It is possible to counter the anthrax bacterium by slowing down its growth by destroying what can be considered as an armor that this microorganism has to defend itself against. The study, published in Nature Microbiology, was conducted by Antonella Fioravanti, a researcher in the laboratory of Professor Han Remaut, Institute of Flanders for Biotechnology.
Anthrax is a deadly disease for humans and for most mammals (a major problem for cattle, for example) and one of the main features of the bacterium that the proxy, the Bacillus anthracis, has been for a long time its high resistance. While for humans today its spread has dropped a lot thanks to better hygiene, anthrax can be considered a danger to many other wild animals.
At the same time, it can still represent a danger to human beings who are in contact with them. And this without talking about its possible uses as a biological weapon in the context of so-called bioterrorism. According to Fioravanti, the discovery he made was “an unexpected bonus.” The researcher was in fact using small fragments of antibodies, called Nanobodies, to study the structure of the armor that these bacteria use.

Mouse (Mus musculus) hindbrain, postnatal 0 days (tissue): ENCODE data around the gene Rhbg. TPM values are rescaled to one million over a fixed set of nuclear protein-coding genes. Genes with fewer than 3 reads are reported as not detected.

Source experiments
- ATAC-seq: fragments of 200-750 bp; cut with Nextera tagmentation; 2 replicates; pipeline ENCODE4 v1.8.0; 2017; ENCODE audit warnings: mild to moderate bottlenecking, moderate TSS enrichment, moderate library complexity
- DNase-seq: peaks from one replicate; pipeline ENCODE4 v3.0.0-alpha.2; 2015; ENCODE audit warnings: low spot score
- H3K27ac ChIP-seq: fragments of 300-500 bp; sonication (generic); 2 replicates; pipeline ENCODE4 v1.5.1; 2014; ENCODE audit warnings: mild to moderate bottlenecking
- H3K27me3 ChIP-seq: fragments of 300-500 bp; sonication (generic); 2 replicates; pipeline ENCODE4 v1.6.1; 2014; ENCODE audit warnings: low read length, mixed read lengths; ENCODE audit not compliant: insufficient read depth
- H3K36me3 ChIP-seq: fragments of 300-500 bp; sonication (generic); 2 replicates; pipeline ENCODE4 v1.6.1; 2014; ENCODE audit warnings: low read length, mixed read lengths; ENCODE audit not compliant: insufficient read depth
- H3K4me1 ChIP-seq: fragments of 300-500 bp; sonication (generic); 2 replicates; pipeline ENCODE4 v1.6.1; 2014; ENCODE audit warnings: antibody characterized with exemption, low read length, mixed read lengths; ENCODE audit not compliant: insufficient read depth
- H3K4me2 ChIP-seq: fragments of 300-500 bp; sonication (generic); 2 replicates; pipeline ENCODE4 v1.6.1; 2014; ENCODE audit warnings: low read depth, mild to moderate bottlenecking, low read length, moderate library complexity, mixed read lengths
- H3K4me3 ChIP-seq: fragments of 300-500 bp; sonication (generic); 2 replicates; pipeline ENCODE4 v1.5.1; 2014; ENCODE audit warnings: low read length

By performing this analysis, the researchers gathered that these fragments proved to be very effective in breaking the layers of this armor and therefore in slowing the growth of bacteria. These were surprising effects that persisted even when Nanobodies were tested on infected mice.
At this point, the researchers intend to understand if this method can also be used for other types of bacteria that use similar “armor” but the result that seems to have reached with the anthrax bacterium already appears excellent.
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